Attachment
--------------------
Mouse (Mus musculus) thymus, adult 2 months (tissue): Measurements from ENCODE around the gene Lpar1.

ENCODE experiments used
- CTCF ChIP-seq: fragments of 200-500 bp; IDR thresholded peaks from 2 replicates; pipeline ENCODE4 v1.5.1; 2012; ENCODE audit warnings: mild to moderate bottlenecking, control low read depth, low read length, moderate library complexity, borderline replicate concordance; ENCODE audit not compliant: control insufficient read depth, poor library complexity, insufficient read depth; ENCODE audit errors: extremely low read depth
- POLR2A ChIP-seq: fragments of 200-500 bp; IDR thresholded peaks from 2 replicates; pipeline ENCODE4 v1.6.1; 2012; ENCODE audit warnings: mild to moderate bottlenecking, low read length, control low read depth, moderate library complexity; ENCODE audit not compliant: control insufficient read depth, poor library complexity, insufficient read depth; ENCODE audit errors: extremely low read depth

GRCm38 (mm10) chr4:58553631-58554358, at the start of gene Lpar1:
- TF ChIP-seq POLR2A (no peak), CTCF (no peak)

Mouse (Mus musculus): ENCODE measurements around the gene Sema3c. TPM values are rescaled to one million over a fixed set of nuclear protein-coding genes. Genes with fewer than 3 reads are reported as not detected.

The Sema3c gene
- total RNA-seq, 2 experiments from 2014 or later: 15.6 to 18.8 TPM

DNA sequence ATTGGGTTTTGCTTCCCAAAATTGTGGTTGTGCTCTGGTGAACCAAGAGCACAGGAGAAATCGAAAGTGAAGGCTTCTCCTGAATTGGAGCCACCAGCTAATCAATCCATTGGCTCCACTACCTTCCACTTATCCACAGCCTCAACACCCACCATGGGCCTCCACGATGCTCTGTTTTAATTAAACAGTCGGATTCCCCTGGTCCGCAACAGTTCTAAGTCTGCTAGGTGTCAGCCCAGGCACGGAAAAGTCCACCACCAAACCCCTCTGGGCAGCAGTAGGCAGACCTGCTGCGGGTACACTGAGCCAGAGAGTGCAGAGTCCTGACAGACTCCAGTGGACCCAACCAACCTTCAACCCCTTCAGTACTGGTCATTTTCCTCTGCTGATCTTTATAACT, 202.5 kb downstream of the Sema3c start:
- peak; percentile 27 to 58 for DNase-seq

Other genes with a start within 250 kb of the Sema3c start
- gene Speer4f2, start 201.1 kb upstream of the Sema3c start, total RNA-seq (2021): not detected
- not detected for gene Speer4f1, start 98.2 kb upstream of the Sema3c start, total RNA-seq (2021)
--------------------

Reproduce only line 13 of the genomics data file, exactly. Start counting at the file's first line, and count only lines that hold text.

- gene Speer4f2, start 201.1 kb upstream of the Sema3c start, total RNA-seq (2021): not detected